It was my collection of sonnets, very intense and dense and sensitive, which had sold about 46 copies when it came out and which I wrote to shine up my reputation. I’d done a radio show for decades on which we did comedy routines that involved the expulsion of stomach gas. Juvenile humor, and yet it convulsed audiences left and right, sketches in which an actor bent over and the sound effects man squeezed the whoopee cushion and the audience fell apart, many of them expelling gases in the process.

As a man ventures into his 70s, he thinks about his legacy, and so I wrote sonnets, just as Shakespeare did, about mortality and the power of love to overcome shame and doubt, and here was my work sitting in a yard with some beer mugs and figurines, on sale for 35 cents. It was a shock.

Of course I’ve been disillusioned before — I’ve voted for Democrats, I know what disappointment is — but I took my sonnets and resolved to put aside regret, of which I have enough already. In church, we ask forgiveness for what we have done and what we have left undone and the Left Undone list is very long, but you leave it with the Lord and are forgiven and shake hands with the lesbian couple except now they aren’t. What you thought was diversity turns out to be just folks.

I am now looking for someone to give the sonnets to. It’s my birthday August 7 and my love and I are taking two young couples to dinner. This is to preclude a conversation about how lovely life was before all these passwords and people texting on their phones and posting on Facebook instead of conversing with actual people. I will let the couples draw straws for the sonnets. Instead of stewing about regrets, we can talk about the power of love. It is an old man’s privilege to natter and I intend to. I will tell them that a good marriage is worth the trouble. Nothing sweeter. Remember that not all feelings need to be aired. When in doubt, smile and say, “I love you.” And look for opportunities to amaze the other. If necessary, fry up your own words with melted cheese and eat them. It can’t hurt. This goes for gay couples, straight, curly, LSMFT, ILGWU, NFL, the whole spectrum.

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5:00 pm and 8:00 pm

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Garrison Keillor performs with vocalist Lynne Peterson and longtime A Prairie Home Companion pianist & band leader Richard Dworsky. One show at 5:00 p.m. and another at 8:00 p.m.

November 15, 2018

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5:30 p.m.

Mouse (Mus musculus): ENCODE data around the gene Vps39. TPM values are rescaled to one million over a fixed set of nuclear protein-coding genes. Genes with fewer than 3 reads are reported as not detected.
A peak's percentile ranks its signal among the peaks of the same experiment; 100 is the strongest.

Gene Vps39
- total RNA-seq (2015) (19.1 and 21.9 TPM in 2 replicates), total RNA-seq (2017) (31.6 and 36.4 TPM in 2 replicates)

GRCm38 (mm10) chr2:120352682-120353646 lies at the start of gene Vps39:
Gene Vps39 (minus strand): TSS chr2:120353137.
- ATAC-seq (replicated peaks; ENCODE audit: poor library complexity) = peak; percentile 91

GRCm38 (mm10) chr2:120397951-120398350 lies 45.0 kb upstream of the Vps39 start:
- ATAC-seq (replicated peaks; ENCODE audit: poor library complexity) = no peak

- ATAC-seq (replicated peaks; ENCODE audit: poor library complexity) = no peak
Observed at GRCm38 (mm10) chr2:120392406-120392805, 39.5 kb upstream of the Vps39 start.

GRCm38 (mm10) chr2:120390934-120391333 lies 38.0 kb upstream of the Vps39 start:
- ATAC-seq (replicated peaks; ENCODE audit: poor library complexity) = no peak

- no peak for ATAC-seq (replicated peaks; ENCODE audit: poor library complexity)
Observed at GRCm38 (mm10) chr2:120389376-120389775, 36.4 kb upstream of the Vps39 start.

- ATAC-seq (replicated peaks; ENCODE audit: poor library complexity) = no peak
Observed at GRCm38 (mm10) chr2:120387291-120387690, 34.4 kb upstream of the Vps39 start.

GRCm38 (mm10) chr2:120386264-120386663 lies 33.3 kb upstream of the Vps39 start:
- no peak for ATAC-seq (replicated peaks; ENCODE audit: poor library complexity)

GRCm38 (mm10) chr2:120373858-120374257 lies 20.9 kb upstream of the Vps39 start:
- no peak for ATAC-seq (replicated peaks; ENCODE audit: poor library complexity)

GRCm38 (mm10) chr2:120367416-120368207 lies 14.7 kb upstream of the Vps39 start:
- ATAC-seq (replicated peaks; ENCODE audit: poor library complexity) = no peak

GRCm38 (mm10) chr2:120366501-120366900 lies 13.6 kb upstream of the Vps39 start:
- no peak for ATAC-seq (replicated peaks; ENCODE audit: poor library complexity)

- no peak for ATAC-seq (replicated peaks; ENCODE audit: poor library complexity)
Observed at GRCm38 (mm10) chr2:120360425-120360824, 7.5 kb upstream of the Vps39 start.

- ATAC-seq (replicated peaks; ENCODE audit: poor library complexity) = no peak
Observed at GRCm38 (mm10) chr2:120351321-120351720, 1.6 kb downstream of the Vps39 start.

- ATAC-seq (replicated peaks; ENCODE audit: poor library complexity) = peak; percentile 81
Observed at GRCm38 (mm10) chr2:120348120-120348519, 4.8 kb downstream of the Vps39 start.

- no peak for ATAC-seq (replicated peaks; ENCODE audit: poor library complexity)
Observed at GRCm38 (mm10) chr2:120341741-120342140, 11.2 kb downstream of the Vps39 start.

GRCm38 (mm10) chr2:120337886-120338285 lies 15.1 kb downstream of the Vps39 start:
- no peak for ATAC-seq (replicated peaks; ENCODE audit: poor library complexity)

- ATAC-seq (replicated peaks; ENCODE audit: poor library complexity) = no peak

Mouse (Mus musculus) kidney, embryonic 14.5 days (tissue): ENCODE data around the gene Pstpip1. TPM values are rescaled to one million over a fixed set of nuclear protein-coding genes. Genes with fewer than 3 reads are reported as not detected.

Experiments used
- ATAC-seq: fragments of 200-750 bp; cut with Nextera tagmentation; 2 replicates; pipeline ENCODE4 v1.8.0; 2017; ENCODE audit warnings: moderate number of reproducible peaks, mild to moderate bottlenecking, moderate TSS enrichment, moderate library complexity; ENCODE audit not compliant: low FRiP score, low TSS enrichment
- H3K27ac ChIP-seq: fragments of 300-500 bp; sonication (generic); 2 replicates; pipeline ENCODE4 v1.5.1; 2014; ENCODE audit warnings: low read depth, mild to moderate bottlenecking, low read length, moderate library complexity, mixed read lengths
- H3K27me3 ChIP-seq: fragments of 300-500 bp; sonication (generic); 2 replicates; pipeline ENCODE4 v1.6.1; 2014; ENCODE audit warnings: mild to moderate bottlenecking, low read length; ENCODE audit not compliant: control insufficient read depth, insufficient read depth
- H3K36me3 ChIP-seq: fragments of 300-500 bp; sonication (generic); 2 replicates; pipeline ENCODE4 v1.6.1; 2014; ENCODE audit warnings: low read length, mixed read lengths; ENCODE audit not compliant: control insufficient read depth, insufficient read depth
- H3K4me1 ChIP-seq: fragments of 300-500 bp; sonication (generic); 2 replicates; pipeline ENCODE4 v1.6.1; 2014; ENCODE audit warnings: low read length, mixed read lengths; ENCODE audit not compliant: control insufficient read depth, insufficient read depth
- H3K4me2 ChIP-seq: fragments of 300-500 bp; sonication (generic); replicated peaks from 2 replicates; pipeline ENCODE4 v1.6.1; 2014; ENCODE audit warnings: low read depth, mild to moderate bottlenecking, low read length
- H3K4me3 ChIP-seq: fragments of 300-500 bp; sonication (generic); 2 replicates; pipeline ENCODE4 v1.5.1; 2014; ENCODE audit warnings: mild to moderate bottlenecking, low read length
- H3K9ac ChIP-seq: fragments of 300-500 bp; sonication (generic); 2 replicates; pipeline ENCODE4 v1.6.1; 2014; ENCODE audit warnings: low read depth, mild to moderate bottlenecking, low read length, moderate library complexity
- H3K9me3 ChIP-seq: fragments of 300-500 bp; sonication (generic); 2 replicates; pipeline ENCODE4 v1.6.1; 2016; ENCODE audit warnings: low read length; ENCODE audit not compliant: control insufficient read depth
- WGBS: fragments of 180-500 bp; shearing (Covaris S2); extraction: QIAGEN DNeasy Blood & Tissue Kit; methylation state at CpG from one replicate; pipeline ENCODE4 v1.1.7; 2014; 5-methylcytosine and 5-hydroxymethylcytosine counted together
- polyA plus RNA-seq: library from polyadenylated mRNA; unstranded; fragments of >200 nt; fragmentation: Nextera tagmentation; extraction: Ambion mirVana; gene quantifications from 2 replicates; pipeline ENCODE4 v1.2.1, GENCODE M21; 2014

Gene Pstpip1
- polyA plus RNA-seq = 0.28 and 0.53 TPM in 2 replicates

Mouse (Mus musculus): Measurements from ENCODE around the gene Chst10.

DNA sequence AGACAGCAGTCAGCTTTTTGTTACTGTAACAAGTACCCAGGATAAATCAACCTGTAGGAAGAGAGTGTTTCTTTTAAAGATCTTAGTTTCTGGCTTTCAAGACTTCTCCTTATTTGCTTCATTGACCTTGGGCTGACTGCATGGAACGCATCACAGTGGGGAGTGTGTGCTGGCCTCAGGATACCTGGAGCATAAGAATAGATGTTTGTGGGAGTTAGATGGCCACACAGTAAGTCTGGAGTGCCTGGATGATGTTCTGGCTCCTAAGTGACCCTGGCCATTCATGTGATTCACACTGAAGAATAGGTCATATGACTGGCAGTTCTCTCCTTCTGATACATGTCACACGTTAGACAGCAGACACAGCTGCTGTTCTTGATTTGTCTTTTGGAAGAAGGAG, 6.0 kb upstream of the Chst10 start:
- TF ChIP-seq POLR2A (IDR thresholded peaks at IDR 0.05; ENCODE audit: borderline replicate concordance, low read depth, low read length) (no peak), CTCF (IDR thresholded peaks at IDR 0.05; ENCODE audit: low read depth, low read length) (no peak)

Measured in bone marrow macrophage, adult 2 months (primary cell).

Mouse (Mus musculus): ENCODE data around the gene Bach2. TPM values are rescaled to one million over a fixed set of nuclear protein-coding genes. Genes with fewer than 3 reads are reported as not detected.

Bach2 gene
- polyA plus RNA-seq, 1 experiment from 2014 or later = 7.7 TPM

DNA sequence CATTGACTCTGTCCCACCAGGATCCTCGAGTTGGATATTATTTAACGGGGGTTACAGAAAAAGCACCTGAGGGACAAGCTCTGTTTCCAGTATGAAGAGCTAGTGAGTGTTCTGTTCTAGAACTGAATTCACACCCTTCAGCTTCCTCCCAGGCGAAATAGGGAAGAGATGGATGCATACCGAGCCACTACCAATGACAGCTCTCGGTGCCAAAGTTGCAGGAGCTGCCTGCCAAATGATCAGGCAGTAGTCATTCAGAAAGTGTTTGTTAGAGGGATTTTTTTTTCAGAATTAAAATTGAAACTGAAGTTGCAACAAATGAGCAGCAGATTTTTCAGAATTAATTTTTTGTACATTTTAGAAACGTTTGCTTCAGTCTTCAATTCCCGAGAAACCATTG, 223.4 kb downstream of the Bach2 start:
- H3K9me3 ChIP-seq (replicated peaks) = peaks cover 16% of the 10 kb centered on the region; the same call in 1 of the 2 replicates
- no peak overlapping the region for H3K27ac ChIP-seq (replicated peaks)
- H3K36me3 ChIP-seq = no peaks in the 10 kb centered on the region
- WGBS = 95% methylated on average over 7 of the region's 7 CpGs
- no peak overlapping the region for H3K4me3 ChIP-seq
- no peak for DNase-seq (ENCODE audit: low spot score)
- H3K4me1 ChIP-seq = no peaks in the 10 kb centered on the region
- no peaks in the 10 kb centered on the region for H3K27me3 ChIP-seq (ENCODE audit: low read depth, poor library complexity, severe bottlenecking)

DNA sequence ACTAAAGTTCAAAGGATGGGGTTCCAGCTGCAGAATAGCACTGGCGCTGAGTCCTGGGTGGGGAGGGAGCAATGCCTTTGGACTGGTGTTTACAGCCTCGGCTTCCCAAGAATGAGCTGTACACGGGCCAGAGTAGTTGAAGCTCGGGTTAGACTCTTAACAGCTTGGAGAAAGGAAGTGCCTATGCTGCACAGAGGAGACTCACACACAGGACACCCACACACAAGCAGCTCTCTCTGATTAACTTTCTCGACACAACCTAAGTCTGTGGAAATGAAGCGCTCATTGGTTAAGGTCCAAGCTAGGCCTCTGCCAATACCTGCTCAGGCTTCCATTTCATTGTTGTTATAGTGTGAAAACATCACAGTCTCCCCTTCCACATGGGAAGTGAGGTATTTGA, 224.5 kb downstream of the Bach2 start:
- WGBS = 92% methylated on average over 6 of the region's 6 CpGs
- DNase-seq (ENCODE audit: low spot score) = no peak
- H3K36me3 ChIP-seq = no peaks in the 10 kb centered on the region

Bremerton, WA

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The Writer’s Almanac for August 20, 2018

The Writer’s Almanac for August 20, 2018

It was on this day in 1940 that an assassin mortally wounded Marxist revolutionary Leon Trotsky using an ice pick while Trotsky was staying in Mexico City.

Read More
The Writer’s Almanac for August 19, 2018

The Writer’s Almanac for August 19, 2018

Today is the birthday of Gene Roddenberry, the creator of the original Star Trek series. Star Trek was the first sci-fi series to depict a generally peaceful future, and that came from Roddenberry’s fundamental optimism about the human race.

Read More
The Writer’s Almanac for August 18, 2018

The Writer’s Almanac for August 18, 2018

On this day in 1958, Vladimir Nabokov’s novel Lolita was published in the United States by G.P. Putnam’s Sons. The book was a sensation, selling more than 100,000 copies in one week–the first novel to do so since Gone with the Wind.

Read More
The Writer’s Almanac for August 17, 2018

The Writer’s Almanac for August 17, 2018

On this date in 1982, the first compact discs for commercial release were manufactured in Germany. The first album sold in disc form on this date? ABBA’s 1981 album The Visitors.

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The Writer’s Almanac for August 16, 2018

The Writer’s Almanac for August 16, 2018

“The nine-to-five is one of the greatest atrocities sprung upon mankind. You give your life away to a function that doesn’t interest you. This situation so repelled me that I was driven to drink, starvation, and mad females, simply as an alternative.”
–Charles Bukowski, born on this day in 1920

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The Writer’s Almanac for August 15, 2018

The Writer’s Almanac for August 15, 2018